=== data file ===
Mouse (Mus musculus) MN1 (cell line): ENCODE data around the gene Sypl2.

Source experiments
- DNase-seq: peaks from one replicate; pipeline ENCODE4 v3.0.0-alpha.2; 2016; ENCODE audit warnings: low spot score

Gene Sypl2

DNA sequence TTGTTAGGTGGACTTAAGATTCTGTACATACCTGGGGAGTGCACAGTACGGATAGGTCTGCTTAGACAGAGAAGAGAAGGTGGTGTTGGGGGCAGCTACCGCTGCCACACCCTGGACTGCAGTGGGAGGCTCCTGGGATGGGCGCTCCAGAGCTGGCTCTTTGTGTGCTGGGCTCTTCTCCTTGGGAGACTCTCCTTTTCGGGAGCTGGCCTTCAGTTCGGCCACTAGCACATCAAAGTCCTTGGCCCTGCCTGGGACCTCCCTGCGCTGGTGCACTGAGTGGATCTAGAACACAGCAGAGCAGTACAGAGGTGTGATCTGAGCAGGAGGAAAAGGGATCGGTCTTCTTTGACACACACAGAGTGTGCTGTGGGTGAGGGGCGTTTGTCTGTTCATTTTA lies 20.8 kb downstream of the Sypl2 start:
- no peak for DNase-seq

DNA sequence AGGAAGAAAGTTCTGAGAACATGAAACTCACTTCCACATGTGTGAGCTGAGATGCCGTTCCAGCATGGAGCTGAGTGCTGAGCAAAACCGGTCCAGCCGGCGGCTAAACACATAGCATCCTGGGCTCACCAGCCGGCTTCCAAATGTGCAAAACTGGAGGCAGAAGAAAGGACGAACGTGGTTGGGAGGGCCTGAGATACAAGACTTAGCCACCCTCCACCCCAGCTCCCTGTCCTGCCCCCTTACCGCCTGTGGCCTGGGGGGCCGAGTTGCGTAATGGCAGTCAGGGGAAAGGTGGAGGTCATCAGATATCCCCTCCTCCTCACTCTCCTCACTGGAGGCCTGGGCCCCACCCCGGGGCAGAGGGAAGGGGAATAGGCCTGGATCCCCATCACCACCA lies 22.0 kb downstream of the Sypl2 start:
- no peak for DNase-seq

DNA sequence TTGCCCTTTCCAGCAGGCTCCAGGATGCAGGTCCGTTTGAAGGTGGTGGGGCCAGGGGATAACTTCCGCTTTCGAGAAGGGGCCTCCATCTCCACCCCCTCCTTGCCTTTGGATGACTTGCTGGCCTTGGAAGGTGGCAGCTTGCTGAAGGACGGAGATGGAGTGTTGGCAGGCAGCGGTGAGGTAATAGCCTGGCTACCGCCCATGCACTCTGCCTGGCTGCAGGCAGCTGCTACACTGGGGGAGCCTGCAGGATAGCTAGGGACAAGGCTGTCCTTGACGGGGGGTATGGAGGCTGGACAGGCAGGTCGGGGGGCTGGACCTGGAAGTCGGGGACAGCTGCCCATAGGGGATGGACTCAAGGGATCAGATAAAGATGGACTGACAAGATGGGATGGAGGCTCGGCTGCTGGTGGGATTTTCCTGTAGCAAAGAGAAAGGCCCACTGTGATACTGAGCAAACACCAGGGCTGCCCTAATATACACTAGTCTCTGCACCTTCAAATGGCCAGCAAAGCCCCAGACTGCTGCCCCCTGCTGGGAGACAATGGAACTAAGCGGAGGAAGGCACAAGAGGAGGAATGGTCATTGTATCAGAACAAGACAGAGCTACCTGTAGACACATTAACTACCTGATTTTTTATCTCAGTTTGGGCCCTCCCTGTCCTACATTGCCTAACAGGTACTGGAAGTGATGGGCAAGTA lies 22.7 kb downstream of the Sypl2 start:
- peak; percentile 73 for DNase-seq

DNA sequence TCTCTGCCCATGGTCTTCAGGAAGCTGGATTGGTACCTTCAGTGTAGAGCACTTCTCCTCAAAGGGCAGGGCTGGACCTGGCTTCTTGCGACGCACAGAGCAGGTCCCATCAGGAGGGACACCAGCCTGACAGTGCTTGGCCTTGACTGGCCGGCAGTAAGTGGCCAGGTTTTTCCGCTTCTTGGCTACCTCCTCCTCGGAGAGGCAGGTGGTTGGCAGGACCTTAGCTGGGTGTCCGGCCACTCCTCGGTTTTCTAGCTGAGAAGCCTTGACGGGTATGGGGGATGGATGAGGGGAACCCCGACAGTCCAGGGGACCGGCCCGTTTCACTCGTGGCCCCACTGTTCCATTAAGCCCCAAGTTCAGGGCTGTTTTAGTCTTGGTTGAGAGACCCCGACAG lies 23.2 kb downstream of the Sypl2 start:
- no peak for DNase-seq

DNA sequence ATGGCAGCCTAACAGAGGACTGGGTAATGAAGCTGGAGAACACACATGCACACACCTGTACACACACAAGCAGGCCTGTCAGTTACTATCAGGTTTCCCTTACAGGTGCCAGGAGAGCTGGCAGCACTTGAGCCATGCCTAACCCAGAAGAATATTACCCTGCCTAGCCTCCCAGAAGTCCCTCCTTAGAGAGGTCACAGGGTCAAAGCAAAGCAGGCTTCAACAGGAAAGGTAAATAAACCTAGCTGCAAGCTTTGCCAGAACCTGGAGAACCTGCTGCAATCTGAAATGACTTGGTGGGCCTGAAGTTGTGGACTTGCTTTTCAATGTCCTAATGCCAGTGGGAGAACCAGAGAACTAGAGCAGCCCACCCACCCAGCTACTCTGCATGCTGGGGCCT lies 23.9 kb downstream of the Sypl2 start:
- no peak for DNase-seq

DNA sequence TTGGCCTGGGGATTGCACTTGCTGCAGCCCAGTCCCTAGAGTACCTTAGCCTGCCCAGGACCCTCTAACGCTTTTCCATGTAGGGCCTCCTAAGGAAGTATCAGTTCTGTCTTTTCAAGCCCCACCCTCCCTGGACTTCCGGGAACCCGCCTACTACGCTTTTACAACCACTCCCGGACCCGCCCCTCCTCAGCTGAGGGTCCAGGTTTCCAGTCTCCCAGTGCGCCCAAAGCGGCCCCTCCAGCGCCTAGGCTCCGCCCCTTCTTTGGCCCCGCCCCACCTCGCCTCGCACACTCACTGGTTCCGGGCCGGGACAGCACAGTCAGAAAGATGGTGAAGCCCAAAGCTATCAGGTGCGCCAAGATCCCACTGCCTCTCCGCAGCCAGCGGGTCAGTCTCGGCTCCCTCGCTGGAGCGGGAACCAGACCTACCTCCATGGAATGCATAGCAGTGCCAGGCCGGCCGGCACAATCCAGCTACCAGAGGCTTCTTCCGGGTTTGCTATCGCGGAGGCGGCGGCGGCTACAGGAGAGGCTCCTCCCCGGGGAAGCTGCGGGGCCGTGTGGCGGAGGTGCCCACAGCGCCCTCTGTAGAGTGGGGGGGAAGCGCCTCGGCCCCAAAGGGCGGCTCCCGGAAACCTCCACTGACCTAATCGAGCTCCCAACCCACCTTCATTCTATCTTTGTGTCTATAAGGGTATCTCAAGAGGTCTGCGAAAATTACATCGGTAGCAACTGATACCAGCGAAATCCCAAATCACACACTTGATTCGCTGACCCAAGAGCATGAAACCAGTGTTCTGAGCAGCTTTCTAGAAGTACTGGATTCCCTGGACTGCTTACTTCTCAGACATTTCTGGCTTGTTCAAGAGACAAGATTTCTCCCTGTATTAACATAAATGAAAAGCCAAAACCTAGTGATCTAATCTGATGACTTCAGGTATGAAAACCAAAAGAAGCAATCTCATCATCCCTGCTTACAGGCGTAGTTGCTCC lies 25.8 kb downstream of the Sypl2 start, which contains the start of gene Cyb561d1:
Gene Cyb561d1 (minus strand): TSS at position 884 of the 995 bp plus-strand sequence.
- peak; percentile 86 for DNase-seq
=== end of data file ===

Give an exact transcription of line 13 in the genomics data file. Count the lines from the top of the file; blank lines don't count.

DNA sequence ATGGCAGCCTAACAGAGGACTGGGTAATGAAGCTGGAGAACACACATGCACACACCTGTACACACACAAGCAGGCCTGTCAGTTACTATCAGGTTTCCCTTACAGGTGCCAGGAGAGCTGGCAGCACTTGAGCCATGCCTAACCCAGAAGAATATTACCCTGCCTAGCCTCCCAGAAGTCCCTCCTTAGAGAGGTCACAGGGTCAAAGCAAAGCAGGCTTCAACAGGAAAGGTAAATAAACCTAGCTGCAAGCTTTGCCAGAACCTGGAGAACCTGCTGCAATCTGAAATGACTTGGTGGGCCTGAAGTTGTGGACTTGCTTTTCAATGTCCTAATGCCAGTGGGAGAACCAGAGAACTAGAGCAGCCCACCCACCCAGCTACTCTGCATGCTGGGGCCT lies 23.9 kb downstream of the Sypl2 start: